An international team, including an astronomer from NUI Galway, have detected evidence of a giant impact that occurred in a nearby star system.
The findings, based on the research by NUI Galway, Massachusetts Institute of Technology (MIT) and Cambridge University have been published in the leading international journal Nature.
It is the first discovery of a planet’s atmosphere being stripped by a giant impact.
The star that gave astronomers this rare glimpse into planetary formation is HD172555, located 95 light years away from Earth.
This star has been an object of interest to astronomers due to the large amount of dust orbiting within the terrestrial planet region — where rocky planets, such as Earth, are often formed.
Terrestrial planets are formed over the first tens of millions of years of a star’s lifetime. Scientists have theorised that in the latest stages of formation, planets grow through giant impacts with each other.
These giant collisions produce planets, satellite objects like the moon, as well as dust and debris. As The dust and debris produced can then be observed by telescopes on Earth.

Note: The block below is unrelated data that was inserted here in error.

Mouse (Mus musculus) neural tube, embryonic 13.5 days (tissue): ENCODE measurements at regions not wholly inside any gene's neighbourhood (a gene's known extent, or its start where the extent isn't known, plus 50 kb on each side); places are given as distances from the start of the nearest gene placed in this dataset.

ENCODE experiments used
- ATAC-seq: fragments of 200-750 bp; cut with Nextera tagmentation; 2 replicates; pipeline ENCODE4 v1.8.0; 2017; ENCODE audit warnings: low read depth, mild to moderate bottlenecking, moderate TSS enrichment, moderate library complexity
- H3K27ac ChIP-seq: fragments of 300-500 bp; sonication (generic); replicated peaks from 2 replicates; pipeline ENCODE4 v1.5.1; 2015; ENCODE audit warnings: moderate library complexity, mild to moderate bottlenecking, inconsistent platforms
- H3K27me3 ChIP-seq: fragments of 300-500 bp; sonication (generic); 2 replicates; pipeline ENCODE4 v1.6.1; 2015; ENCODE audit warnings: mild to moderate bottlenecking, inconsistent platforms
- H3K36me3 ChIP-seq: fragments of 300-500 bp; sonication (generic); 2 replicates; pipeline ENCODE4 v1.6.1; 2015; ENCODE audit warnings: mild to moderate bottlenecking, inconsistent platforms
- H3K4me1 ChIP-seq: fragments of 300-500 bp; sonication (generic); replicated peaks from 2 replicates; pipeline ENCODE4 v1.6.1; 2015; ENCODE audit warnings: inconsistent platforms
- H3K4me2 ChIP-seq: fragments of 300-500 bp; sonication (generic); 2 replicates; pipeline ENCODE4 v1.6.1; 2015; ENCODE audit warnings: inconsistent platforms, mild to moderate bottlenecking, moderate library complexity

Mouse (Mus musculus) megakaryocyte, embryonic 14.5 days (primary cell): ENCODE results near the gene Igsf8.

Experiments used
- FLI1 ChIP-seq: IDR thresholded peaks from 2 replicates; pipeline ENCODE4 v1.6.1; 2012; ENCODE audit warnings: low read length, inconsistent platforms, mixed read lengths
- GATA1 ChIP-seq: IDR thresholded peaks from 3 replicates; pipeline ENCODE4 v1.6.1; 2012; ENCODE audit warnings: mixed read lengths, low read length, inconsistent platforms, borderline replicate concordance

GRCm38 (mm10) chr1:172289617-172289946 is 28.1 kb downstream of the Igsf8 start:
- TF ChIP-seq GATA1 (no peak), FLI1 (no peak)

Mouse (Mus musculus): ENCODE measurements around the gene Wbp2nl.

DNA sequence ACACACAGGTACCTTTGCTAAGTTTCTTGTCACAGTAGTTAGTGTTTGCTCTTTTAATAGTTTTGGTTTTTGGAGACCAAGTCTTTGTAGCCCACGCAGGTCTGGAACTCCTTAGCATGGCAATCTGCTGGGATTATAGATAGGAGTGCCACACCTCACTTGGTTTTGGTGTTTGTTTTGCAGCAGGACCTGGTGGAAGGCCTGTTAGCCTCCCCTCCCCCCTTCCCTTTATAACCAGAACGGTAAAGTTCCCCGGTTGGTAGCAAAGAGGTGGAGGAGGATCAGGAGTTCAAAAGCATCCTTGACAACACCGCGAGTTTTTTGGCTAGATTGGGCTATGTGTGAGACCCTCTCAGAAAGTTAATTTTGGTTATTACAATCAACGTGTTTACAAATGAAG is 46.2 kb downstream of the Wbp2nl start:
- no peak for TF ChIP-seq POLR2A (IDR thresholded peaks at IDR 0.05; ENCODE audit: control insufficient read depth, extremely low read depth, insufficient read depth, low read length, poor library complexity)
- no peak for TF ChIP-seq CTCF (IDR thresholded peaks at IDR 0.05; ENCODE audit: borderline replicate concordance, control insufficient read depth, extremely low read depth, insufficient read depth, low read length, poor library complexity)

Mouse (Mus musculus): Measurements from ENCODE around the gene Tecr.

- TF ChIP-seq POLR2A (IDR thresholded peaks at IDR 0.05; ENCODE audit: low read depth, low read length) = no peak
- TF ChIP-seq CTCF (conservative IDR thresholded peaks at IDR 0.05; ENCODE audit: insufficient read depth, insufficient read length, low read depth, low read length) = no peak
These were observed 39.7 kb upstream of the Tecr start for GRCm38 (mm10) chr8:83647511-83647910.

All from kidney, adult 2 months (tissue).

Using the Atacama Large Millimeter/submillimeter Array observatory (ALMA), located in Chile, the team observed a carbon monoxide ring in the dust produced by the impact.
“This indicates that impacts can release large amounts of gas as well as dust, and that this gas can survive long enough to be detected,” said Dr Luca Matrà, advisor for the study and Lecturer in the Centre for Astronomy, School of Physics in NUI Galway.
“This has the potential to revolutionise our understanding and observability of giant impacts,” he added.
Based on the amount of gas present, the impact is estimated to have occurred about 200,000 years ago between two young planets similar in size to Earth.
Dr Matrà said that the amount of gas discovered is 10-20 per cent of the mass of Venus’ atmosphere, and that this amount shows the sensitivity of the observations.
“This puts forward gas observations as a viable detection method of terrestrial planet-forming collisions, and as a window to the composition of young planets,” he said.
The star system is estimated to be about 23 million years old — making it younger than the solar system which is about 4.6 billion years old. Based on prediction models, HD172555 is within the age range where planet formation from giant impacts is expected to happen.
Tajana Schneiderman, lead author of the study, and a graduate student in MIT’s Department of Earth, Atmospheric, and Planetary Sciences, said: “Everyone is interested in observing a giant impact because we expect them to be common, but we don’t have evidence in a lot of systems for it. Now we have additional insight into these dynamics.”